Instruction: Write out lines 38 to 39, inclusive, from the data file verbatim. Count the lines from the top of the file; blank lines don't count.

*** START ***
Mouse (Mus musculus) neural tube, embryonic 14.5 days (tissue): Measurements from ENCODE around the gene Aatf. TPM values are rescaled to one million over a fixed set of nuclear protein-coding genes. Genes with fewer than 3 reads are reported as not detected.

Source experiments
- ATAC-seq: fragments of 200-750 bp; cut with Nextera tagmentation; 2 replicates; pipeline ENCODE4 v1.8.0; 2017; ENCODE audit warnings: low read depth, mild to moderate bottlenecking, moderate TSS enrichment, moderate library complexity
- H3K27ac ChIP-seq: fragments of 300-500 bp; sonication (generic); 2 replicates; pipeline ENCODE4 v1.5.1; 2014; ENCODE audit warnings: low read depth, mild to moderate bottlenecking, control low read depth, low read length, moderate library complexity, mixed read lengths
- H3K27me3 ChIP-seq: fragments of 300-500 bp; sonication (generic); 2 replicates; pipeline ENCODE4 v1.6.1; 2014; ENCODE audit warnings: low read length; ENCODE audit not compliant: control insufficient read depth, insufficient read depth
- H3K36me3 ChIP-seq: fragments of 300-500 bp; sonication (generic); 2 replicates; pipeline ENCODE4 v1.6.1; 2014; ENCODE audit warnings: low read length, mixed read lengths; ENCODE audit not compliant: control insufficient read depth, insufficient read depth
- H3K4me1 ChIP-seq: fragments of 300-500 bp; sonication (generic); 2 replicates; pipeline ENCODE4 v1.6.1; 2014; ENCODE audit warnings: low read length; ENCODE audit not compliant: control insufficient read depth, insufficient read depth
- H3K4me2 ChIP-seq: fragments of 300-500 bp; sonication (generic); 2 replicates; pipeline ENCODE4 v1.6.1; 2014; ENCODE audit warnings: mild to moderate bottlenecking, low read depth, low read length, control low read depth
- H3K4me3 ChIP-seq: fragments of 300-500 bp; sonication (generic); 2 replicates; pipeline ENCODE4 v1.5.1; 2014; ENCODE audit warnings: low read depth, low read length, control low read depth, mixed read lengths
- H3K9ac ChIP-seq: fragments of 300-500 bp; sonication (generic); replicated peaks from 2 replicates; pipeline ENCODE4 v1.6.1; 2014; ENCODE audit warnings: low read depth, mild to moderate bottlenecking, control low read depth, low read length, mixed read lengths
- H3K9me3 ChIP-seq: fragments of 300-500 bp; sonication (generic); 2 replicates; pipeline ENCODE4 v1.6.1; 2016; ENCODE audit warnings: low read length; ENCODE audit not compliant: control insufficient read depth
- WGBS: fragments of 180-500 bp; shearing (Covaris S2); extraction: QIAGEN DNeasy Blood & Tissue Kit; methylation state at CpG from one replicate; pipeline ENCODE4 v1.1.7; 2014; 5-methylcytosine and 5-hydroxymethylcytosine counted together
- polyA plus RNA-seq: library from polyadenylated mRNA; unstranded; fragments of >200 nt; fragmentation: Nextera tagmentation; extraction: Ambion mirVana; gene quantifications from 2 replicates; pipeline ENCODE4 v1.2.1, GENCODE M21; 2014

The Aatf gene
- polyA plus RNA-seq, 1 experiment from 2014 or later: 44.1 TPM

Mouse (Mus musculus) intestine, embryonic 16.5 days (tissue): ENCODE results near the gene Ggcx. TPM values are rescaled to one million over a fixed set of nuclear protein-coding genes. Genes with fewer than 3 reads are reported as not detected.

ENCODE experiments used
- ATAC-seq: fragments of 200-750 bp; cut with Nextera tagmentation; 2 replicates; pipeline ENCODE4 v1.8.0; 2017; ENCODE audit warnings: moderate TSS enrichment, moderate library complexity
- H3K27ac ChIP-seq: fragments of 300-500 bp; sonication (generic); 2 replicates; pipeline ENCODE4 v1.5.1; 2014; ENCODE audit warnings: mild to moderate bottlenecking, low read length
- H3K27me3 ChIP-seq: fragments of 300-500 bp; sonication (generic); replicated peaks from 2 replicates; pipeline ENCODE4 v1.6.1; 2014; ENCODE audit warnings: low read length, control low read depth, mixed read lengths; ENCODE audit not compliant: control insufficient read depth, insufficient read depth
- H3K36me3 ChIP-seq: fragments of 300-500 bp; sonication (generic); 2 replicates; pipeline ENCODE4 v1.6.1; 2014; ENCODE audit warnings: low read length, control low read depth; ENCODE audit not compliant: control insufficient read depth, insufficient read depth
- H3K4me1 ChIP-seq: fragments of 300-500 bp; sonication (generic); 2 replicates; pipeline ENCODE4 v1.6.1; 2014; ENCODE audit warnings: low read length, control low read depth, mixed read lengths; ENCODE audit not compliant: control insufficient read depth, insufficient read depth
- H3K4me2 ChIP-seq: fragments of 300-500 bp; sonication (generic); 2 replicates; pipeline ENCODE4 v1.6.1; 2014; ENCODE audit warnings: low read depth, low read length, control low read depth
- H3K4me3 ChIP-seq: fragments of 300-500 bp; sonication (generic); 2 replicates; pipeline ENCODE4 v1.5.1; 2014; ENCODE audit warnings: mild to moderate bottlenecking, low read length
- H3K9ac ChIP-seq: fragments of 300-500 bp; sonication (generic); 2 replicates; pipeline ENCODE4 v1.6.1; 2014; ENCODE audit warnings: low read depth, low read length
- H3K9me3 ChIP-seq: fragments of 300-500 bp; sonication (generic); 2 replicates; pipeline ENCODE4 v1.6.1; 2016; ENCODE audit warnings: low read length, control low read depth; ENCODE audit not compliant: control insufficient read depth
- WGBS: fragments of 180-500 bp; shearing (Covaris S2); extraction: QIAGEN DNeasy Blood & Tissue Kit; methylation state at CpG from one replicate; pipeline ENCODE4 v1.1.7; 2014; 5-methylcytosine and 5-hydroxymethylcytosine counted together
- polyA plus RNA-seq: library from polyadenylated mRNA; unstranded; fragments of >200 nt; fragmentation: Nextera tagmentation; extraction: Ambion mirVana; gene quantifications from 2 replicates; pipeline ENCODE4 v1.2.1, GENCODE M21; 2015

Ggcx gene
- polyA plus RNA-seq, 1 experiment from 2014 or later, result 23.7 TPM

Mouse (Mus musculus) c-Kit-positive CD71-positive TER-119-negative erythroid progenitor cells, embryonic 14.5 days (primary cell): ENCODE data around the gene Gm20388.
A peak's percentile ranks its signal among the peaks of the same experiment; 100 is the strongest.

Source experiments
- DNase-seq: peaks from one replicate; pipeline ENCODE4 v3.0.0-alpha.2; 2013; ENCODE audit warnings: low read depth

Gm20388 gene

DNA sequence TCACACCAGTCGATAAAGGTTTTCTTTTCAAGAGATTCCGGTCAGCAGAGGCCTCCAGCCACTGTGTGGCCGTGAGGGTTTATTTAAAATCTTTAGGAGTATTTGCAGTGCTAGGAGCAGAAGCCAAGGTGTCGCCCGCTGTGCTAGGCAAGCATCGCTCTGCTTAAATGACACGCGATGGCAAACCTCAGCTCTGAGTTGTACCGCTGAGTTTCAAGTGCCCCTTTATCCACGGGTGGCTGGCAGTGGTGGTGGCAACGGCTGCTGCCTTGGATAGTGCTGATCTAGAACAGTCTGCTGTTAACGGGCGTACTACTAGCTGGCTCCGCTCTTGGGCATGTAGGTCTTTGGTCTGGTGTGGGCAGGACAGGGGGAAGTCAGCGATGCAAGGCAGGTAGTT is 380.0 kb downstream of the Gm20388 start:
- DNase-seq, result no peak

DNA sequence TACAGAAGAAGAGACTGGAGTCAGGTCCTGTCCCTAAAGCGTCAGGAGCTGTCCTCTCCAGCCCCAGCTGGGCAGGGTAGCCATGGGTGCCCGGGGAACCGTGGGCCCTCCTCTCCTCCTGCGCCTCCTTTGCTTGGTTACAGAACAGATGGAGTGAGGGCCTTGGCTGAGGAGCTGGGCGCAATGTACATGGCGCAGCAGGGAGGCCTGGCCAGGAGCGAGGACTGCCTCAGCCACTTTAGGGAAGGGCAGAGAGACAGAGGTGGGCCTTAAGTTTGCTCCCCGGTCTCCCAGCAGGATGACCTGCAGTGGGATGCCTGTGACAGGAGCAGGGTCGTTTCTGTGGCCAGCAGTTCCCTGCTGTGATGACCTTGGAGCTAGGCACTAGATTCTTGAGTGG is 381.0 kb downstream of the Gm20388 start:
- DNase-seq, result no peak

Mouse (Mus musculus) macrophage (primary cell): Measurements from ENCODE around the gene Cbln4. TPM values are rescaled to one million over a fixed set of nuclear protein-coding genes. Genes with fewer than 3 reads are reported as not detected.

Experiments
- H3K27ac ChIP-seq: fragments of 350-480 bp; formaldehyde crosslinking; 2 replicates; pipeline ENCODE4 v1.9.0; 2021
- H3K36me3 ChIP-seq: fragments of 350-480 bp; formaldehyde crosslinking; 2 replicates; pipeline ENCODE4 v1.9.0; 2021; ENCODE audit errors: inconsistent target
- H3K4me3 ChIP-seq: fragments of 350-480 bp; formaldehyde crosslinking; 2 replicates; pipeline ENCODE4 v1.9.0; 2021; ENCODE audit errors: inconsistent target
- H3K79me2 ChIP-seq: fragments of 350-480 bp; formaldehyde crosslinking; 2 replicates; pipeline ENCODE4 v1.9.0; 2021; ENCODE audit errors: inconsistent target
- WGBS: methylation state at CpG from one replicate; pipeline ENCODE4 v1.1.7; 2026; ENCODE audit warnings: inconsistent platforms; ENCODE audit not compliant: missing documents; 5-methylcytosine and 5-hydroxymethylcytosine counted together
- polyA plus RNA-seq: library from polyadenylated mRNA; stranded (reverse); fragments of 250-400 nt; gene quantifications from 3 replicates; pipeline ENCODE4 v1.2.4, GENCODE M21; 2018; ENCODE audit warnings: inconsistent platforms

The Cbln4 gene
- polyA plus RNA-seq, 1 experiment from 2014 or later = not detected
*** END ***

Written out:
DNA sequence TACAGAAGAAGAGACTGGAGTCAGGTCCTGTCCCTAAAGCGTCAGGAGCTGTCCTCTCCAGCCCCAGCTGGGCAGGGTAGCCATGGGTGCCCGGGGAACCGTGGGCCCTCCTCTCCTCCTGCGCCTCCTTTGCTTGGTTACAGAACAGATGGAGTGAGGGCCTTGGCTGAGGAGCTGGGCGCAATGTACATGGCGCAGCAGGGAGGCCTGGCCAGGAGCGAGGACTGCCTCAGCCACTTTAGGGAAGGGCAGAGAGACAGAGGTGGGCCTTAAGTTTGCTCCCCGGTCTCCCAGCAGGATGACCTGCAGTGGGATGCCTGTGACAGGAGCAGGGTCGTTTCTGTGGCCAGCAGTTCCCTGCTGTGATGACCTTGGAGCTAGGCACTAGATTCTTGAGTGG is 381.0 kb downstream of the Gm20388 start:
- DNase-seq, result no peak